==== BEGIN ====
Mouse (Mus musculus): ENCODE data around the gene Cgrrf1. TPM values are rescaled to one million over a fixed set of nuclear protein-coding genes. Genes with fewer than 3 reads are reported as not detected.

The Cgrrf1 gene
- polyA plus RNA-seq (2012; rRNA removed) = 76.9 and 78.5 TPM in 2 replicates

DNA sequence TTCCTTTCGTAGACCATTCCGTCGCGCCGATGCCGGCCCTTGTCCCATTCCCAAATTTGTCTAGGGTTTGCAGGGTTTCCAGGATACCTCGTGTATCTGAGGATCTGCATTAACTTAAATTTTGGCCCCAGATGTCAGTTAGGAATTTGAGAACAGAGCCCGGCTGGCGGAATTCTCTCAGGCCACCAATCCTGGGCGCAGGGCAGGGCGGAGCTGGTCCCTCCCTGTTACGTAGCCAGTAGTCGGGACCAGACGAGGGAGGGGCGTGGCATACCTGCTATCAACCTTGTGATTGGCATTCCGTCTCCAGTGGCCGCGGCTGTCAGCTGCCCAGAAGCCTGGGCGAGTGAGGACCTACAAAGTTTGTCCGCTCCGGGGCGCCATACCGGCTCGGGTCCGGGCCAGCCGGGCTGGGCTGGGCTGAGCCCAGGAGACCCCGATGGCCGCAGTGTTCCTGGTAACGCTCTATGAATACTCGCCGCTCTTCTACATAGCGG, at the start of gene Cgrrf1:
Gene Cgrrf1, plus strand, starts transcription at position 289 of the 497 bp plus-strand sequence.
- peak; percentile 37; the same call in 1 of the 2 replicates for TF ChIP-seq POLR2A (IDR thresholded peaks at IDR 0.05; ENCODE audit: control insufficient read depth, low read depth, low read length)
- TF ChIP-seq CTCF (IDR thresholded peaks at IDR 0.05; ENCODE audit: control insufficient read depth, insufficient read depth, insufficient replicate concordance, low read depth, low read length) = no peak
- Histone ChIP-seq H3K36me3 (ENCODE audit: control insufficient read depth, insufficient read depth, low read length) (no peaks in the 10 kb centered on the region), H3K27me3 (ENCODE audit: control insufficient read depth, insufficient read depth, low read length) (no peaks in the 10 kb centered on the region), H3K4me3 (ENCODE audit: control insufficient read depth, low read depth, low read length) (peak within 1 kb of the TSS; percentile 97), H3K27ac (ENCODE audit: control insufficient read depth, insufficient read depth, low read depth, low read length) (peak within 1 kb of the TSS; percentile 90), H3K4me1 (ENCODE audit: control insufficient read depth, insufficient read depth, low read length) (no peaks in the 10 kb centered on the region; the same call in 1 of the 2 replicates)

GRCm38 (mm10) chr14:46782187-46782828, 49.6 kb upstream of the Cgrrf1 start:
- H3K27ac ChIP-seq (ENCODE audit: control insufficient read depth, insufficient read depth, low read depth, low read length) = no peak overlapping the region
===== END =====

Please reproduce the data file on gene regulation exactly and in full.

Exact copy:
Mouse (Mus musculus): ENCODE data around the gene Cgrrf1. TPM values are rescaled to one million over a fixed set of nuclear protein-coding genes. Genes with fewer than 3 reads are reported as not detected.

The Cgrrf1 gene
- polyA plus RNA-seq (2012; rRNA removed) = 76.9 and 78.5 TPM in 2 replicates

DNA sequence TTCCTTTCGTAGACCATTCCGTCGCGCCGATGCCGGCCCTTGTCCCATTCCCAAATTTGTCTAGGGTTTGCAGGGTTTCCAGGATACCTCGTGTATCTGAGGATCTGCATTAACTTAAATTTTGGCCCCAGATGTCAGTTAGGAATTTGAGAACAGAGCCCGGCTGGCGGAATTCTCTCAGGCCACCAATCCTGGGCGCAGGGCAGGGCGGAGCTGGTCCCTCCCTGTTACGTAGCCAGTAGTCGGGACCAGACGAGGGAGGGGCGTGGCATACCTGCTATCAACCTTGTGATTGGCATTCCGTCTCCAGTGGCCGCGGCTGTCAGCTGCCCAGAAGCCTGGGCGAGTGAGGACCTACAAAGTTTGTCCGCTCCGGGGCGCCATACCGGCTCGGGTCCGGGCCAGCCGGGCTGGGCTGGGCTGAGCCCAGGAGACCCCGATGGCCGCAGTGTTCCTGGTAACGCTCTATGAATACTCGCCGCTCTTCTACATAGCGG, at the start of gene Cgrrf1:
Gene Cgrrf1, plus strand, starts transcription at position 289 of the 497 bp plus-strand sequence.
- peak; percentile 37; the same call in 1 of the 2 replicates for TF ChIP-seq POLR2A (IDR thresholded peaks at IDR 0.05; ENCODE audit: control insufficient read depth, low read depth, low read length)
- TF ChIP-seq CTCF (IDR thresholded peaks at IDR 0.05; ENCODE audit: control insufficient read depth, insufficient read depth, insufficient replicate concordance, low read depth, low read length) = no peak
- Histone ChIP-seq H3K36me3 (ENCODE audit: control insufficient read depth, insufficient read depth, low read length) (no peaks in the 10 kb centered on the region), H3K27me3 (ENCODE audit: control insufficient read depth, insufficient read depth, low read length) (no peaks in the 10 kb centered on the region), H3K4me3 (ENCODE audit: control insufficient read depth, low read depth, low read length) (peak within 1 kb of the TSS; percentile 97), H3K27ac (ENCODE audit: control insufficient read depth, insufficient read depth, low read depth, low read length) (peak within 1 kb of the TSS; percentile 90), H3K4me1 (ENCODE audit: control insufficient read depth, insufficient read depth, low read length) (no peaks in the 10 kb centered on the region; the same call in 1 of the 2 replicates)

GRCm38 (mm10) chr14:46782187-46782828, 49.6 kb upstream of the Cgrrf1 start:
- H3K27ac ChIP-seq (ENCODE audit: control insufficient read depth, insufficient read depth, low read depth, low read length) = no peak overlapping the region